As I noted in my last Review Roundup, it can be difficult to write a full fledged book review for every book you read. For me, writing a short Goodreads’ review can be just enough. Because my last post was such a hit, I’ve decided to start doing a review roundup more often. Less pressure for me, more book recommendations for you! So without further ado, here’s what I’ve been reading lately.
This is my first Ann Patchett novel and I don’t know why. If anything else of hers is as masterful and beautifully written as Commonwealth, I need to read it immediately. I haven’t read anything with such command of its characters in a long time. Spanning 50 years, six children, and four parents, Commonwealth tells the story of all families — messy, unbreakable, and so broken all at the same time. Patchett perfectly captures the grief of losing family members, through time, distance, and eventually death. But she also shows the small joys of calling one another family. I felt like weeping at the end, but instead shed just a few tears. This is definitely a contender for my favorite book of the year so far. 5 out of 5 stars.
P.S. Kathleen read and loved Commonwealth too. Check out her review here.
It’s Okay to Laugh (Crying is Cool Too)
I am obsessed with Nora McInerny. I listen to her podcast, Terrible, Thanks
for Asking. I follow her on Twitter and Instagram. I live in Minneapolis and am constantly keeping my eye out for this tall, blonde-haired lady who’s experienced more grief in six weeks than I have in my entire life. This book made me feel a lot of emotions, which are depicted appropriately in the book’s title.
While I haven’t experienced major grief, Its Okay to Laugh put into perspective how lucky I am. Multiple times I set this book down, looked up and around at my life, and found myself immensely grateful. The flow of the stories and how they related together didn’t always make sense, but it didn’t hinder me from reading this in two sittings. I personally like her podcast more, but this was another way for me to get to know Nora before I “randomly” run into her and bathe her in praises. 4 out of 5 stars.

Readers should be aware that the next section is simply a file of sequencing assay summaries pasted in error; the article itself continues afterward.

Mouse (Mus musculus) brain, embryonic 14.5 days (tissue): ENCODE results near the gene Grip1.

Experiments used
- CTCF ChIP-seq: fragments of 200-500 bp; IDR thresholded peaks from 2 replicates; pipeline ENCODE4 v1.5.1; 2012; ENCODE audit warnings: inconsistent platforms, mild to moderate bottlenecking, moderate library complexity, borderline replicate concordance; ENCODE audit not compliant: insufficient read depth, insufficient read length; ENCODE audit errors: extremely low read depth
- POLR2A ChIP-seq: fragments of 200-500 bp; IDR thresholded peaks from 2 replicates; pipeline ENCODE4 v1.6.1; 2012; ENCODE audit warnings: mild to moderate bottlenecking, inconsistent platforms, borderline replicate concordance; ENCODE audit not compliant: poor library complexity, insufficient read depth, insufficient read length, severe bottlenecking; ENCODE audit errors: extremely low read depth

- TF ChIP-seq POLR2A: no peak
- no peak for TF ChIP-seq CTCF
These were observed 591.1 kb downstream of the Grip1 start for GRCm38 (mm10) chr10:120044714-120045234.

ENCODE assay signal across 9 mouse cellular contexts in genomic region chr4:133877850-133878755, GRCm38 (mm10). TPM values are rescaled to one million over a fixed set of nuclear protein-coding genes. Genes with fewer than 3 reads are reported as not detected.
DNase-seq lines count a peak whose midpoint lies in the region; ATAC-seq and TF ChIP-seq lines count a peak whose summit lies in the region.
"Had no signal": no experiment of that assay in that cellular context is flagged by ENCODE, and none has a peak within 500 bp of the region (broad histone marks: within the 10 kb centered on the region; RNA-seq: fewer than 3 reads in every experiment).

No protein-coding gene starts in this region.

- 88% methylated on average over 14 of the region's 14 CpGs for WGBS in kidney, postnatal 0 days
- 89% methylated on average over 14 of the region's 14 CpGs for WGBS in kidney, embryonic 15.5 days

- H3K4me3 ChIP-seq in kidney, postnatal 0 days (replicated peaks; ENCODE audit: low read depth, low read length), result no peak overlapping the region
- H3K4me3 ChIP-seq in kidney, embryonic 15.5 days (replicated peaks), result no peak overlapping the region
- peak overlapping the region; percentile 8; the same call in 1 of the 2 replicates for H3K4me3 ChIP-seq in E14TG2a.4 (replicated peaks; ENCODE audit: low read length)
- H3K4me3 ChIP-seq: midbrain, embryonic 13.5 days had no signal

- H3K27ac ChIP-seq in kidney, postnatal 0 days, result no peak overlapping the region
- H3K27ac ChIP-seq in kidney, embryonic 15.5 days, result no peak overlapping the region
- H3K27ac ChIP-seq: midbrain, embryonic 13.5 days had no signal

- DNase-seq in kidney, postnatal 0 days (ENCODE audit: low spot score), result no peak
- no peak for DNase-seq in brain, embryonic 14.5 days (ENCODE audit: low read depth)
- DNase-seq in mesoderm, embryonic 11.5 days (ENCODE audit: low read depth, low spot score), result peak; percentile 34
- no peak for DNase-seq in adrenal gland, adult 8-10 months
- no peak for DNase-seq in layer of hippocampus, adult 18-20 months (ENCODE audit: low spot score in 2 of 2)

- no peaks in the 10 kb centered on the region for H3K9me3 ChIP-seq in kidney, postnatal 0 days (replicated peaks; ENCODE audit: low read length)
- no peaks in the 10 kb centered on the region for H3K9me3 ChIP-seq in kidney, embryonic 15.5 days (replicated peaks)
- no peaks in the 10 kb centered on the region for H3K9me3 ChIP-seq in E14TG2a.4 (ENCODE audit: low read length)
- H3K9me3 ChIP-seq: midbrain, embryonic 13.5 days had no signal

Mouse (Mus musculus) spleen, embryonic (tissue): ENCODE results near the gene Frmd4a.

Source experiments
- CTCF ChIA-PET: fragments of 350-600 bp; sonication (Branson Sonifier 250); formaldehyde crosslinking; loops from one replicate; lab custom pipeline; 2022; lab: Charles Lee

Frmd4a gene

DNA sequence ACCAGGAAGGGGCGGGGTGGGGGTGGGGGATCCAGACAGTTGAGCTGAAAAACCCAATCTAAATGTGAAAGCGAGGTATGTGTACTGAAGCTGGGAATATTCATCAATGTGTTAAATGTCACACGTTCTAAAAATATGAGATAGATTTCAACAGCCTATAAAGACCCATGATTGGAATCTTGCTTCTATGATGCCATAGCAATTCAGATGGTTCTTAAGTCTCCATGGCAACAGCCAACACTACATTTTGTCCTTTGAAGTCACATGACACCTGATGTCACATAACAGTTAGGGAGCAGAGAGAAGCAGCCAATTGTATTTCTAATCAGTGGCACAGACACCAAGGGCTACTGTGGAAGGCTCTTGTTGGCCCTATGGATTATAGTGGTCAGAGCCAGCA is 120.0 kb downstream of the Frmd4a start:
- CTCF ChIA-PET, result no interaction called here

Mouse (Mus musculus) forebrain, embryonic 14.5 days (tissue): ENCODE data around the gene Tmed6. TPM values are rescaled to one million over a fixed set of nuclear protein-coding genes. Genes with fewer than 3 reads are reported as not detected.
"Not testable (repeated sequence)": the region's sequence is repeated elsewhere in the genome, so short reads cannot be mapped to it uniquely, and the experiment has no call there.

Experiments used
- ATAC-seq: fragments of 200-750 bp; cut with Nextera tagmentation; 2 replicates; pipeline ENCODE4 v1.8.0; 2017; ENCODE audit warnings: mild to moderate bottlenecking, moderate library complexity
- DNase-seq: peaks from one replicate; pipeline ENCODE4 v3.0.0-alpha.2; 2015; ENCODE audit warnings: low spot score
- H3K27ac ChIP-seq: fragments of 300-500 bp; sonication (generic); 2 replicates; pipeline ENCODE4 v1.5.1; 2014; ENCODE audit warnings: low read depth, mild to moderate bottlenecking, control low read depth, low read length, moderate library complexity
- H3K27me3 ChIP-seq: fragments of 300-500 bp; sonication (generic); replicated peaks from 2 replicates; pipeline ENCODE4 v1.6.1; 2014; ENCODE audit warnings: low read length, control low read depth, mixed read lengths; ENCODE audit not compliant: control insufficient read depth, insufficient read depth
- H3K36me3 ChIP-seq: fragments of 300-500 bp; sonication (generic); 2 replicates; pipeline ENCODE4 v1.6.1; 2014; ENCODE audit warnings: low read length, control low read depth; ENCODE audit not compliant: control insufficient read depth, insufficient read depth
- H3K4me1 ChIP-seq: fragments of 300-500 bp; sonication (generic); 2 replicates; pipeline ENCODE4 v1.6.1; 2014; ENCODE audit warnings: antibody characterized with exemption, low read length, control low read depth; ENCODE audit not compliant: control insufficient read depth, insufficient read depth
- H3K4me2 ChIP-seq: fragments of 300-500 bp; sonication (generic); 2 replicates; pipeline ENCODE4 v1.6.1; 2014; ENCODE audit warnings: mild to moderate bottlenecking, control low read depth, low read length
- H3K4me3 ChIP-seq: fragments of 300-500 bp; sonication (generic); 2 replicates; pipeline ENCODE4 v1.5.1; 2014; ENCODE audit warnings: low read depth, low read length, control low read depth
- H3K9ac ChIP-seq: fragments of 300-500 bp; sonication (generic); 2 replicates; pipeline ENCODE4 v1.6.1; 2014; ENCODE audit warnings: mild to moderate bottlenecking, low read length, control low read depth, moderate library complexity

Approximately two days after I wrote the above review, Joli and I attended a book reading of Nora’s at Subtext Books in St. Paul, Minnesota. To put it mildly, Nora was amazing. I got the book from the library and because I have terrible social graces, hadn’t purchased a book by the time of the book reading. But, you’ll notice I’m holding a book in my picture. That’s because Nora gave me HER copy. Like I said, she’s amazing!
I liked this book, but I didn’t love it (Sorry, Aubrey!). Having read so many WWII books, this is a good one, but not a great one. I always appreciate WWII stories that are told from a different perspective, and I did enjoy the three characters: Elsi, a teenager living in the ghettos of Poland; Willem, a Nazi doctor with a kind heart, but few choices; and Matilda, a Romanian 9-year-old who is given away by her own mother to be German-ized and adopted by a German family. The characters were well-rounded and yet, I didn’t find myself connecting to them the way I hoped. I liked the story, but found myself wondering what it was working towards, which made the 453 pages feel a bit drawn out. Overall, 3 out of 5 stars.
The Fortunes tells four stories of Chinese-Americans at various times in U.S. history. Each story showed a different perspective of what it’s like to be American, while feeling like an outsider in your own country. The book was thought-provoking and I appreciated stepping outside my comfort zone. I thought the stories connected to each other in smart ways, but were each different enough to provide a different experience. I liked some stories better than others, but they were all worth reading. 3 out of 5 stars.
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